The Metropolitan Museum of Art is slightly loosening up its tie with their latest Costume Institute exhibition “PUNK: Chaos to Couture,” which opens Thursday and is on view through August 14.
“Punk began as an impulse, as a feeling,” curator Andrew Bolton said during a press preview this morning. And it was Television’s Richard Hell that first had the spontaneous impulse, in the mid-’70s, to shred his T-shirt, holding it together with safety pins, spike his hair, ultimately influencing the Sex Pistols, and introducing punk wear to the world.
The exhibition examines punk’s impact on high fashion from the movement’s birth in the 1970s — represented by Blondie, Hell, The Ramones, Patti Smith and a replica of CBGBs gritty, bathroom stalls — through its continuing influence today featuring approximately 100 designs for men and women.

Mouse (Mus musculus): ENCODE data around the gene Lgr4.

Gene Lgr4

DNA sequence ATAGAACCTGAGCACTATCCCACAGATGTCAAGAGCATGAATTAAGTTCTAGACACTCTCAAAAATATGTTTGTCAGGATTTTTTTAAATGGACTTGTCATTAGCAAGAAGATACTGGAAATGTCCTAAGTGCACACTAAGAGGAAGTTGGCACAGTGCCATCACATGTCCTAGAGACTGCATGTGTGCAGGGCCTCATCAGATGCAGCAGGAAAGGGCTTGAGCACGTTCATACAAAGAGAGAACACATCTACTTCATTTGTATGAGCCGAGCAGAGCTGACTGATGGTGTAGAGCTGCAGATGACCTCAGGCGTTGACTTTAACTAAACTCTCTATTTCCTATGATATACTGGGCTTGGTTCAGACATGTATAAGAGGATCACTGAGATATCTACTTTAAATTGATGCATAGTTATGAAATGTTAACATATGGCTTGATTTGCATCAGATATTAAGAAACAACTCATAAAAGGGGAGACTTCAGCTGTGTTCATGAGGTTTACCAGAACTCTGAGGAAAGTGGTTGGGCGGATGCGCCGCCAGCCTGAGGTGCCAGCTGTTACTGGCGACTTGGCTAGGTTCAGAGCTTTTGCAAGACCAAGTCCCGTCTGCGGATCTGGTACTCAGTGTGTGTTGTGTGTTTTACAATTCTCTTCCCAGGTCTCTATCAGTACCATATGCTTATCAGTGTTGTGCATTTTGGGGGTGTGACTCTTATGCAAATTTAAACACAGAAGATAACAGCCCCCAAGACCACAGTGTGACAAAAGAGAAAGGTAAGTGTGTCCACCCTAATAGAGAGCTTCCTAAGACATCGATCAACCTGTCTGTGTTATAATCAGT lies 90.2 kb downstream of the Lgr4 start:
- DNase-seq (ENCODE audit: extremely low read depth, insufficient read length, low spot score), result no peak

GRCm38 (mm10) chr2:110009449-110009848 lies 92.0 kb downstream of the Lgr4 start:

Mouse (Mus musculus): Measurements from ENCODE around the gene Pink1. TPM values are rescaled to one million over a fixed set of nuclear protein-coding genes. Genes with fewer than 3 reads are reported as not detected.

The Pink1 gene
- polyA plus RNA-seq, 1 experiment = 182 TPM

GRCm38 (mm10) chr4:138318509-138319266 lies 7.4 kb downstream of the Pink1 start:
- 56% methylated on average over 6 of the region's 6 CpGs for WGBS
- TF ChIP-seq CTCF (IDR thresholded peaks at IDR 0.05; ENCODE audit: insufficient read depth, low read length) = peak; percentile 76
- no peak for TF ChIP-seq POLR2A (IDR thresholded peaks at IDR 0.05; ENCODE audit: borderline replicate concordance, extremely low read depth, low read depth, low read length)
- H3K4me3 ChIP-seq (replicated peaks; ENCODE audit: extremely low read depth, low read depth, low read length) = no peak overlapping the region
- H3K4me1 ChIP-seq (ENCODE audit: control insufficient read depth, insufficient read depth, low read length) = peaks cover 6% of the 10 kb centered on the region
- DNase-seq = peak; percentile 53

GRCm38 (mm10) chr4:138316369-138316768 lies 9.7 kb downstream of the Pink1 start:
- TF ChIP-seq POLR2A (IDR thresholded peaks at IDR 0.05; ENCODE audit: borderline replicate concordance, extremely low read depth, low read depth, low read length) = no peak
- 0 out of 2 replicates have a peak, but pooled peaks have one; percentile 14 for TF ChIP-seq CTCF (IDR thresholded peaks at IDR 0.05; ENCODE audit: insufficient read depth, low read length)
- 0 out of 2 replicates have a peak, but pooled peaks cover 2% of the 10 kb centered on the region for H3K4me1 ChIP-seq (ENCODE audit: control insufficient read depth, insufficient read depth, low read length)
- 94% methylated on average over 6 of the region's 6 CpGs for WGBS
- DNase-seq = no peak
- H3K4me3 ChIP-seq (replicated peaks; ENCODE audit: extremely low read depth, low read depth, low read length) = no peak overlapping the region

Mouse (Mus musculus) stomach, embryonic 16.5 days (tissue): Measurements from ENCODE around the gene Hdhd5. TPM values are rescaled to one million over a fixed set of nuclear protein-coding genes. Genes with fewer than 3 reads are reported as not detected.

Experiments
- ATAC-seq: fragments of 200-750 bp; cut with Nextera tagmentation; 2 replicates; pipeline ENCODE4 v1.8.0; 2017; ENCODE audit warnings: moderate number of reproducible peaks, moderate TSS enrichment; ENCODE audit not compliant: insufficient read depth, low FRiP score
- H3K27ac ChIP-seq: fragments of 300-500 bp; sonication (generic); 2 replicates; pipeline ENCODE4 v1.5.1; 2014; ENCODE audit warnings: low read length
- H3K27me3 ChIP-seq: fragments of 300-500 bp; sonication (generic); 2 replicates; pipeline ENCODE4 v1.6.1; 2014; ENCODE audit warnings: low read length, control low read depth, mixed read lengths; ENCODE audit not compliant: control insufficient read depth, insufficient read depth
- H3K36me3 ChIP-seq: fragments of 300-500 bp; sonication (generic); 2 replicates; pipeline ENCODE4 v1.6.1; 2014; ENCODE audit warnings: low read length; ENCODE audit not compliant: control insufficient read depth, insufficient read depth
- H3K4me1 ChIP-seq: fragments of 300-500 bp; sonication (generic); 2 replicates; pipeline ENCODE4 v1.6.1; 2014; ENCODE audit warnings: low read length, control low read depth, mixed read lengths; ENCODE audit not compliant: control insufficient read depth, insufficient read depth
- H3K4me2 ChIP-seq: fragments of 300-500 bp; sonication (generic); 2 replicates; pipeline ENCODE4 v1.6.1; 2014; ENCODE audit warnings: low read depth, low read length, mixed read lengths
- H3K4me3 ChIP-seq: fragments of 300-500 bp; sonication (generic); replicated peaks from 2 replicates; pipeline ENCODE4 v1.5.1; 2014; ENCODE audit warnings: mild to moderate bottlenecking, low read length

The show pairs up the DIY styles of these punk rockers with luxury brands that inspired designers like Ann Demeulemeester, Thom Browne, John Galliano, Rodarte, Miuccia Prada, among others. Malcolm McLaren and Vivienne Westwood have their own gallery, “devoted to their famous Seditionaries boutique”, and another called “DIY hardware,” that “explore the creative uses of spikes, studs, zippers, and chains.”
Although this glammed-up, unattainable, punk fashion exhibit is the antithesis of the punk mentality, and definitely not what Hell had in mind back when he was ripping up his shirts, this is as close as the Met’s Costume Institute, and its chairwoman Anna Wintour, will ever get to trashy punk rock.